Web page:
The older daughter has a doctor’s appointment an hour and a half away. Because just like you can’t get a direct flight from here to London, sometimes you have to go to another city for a routine medical appointment.
I wear jeans, a black cardigan and grey sneakers. Easy. Just as well not to be distracted. I pack boots in case. The boots are not on the list of the 33 items I have pulled for the month’s fashion challenge, see previous post, but I am not getting frostbitten feet for the sake of “rules.”
Shopping is partly about the illusion of control. The week starts out with a survivalist determination, keeping the cars filled, the phones charged. I go buy most of the things that you should carry in your car. On the rare days when my windshield freezes over, I scrape it with whatever I can find, the unreturned hotel keycard, a squeegee, a hot tea towel. It’s time for an ice scraper and a brush. I buy a small bag of cat litter and a tow rope (that’s insane) and I pack sleeping bags.
I have driven this way many times but never alone or just with a child, never with instructions for clearing snow out of the tailpipe. There are a lot of trucks. We go by the sign for thegolfchurch.com and the most ancient Stuckey’s billboard with it’s sunfaded, blistered illustration of ice cream sundaes. Heavy raindrops splatter down at one point, but then stop. At Gardendale, the most truly enormous tallest cement cross hoves into sight and slips away.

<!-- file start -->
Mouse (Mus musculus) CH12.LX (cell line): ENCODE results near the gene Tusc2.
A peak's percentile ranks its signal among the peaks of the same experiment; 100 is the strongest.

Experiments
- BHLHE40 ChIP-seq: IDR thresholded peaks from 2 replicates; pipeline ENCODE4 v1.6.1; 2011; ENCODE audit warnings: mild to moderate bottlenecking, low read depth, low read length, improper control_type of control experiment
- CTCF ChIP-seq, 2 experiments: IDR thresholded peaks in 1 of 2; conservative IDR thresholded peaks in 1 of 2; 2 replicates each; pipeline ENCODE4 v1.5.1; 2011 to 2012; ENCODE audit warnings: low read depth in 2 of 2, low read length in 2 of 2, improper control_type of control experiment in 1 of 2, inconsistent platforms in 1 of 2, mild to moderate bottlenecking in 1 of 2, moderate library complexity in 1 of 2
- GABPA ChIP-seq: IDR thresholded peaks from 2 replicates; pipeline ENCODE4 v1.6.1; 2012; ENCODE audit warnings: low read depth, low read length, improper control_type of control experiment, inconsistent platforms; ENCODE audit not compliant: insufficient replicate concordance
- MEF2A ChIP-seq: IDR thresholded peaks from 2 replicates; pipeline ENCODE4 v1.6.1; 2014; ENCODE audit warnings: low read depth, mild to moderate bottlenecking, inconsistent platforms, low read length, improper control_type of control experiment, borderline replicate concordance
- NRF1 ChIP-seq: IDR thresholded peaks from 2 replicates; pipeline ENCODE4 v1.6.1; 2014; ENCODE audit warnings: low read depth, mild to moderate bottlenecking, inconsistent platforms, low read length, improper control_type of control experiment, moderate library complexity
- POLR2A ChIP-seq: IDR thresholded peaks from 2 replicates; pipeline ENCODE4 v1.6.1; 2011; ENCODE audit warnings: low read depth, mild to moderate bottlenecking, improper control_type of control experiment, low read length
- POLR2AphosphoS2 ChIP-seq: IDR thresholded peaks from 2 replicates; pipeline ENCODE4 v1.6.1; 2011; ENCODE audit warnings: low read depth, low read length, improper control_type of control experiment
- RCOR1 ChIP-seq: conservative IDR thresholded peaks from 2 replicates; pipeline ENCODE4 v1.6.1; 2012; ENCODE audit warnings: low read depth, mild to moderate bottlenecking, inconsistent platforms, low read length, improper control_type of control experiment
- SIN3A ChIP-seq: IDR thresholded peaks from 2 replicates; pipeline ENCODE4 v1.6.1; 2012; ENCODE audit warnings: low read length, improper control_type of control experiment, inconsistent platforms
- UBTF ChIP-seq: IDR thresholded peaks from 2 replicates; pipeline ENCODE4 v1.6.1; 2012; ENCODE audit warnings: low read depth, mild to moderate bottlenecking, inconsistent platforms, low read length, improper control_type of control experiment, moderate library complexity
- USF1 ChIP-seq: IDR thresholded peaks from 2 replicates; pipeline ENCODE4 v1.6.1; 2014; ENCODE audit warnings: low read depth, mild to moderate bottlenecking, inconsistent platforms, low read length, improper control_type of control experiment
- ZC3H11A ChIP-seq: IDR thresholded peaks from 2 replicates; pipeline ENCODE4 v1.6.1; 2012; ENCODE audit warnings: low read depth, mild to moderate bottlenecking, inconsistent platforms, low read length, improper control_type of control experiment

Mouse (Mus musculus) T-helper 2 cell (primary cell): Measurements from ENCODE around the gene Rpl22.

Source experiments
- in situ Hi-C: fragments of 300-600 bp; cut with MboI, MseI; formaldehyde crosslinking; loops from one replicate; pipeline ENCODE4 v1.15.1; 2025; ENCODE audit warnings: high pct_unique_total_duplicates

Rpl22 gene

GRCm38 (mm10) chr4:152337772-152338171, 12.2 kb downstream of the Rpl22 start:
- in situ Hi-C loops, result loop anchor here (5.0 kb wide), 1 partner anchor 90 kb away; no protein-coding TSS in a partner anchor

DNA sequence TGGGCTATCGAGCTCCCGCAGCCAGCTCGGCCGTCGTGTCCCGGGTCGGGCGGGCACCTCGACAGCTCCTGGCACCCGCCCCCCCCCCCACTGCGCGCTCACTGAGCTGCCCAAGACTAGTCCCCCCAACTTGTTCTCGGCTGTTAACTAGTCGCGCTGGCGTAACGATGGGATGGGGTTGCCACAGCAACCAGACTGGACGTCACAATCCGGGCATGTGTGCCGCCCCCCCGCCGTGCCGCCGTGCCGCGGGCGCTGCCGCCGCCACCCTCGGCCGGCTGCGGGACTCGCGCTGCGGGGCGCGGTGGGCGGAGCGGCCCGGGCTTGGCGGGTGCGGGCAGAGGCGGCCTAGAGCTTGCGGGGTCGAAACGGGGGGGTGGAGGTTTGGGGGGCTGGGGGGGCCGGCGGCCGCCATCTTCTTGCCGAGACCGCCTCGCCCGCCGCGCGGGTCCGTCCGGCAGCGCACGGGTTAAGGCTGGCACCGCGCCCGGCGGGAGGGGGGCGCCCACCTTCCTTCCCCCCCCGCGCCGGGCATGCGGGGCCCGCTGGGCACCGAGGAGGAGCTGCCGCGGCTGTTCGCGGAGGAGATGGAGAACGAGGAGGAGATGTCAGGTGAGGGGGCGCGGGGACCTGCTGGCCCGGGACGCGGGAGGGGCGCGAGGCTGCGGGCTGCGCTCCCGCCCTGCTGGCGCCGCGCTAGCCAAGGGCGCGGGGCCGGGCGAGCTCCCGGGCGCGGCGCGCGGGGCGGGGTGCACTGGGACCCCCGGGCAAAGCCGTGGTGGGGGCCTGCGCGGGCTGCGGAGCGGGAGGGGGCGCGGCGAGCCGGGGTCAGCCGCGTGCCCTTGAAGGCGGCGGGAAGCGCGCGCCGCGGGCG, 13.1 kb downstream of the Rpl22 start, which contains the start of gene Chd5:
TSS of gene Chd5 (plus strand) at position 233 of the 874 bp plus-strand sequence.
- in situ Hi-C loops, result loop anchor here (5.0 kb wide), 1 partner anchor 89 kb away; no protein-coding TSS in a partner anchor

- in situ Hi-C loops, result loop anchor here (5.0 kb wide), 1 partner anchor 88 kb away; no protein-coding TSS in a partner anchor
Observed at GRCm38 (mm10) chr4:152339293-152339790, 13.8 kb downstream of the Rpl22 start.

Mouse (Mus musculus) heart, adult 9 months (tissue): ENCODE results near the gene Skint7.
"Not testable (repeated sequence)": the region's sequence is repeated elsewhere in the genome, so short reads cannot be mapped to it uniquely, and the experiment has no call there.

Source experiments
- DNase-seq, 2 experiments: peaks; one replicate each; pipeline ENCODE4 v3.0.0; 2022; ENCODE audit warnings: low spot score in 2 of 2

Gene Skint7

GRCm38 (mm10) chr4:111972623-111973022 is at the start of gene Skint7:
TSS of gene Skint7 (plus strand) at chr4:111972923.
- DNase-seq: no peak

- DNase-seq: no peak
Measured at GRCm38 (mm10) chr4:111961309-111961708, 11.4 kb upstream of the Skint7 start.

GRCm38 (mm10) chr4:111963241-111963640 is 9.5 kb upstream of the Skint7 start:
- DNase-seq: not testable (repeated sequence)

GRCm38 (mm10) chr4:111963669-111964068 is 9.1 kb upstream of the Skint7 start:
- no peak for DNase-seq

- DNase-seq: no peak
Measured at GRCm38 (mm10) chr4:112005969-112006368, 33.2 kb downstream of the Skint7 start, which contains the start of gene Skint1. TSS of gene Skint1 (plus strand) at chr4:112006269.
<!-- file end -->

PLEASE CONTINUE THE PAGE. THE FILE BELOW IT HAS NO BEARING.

We arrive. The weather is in abeyance. The hospital is designed to not feel like a hospital. The lobby has a cathedral ceiling with a sweep of glass and a curving reception desk.
Shopping for clothes is also about the illusion of control. The interview suit, the lucky boots, the perfect lipstick. Like shopping for milk and bread, or beer and dog food, however you imagine your disaster scenario. When I go to the supermarket the next day there has been a run on organic, free range eggs.
We shop to be prepared, to undertake an activity of preparation, scurrying about on the darkening roads, as if there were something we could do to stave off whatever is gathering in the clouds and signified by the rainbow filled shapes that pulse over the map with every weather report.
When the weather advisory lifts, will we be overwhelmed by choices?
Sitting in the consultation room we are without windows to watch the rain begin or hear the quickening rattle of sleet. We have made it this far. We’ll just have to see.
When we come out, the sky is grainy but dry. I drive and drive until at last the bridge over the Tennessee River rises up before us and we are on the final road home. And so there is no need for the sleeping bags, the boots, the tow rope, which have offered the illusion of protection, like the other half of my closet, packed with clothes for other seasons, other occasions. Each day is it’s own journey, what you wear, what you carry, what you leave behind. No one can ever accurately predict exactly what you will need, not even you.
Photo of the GFBC cross by Ben Tate via Panoramio, with permission.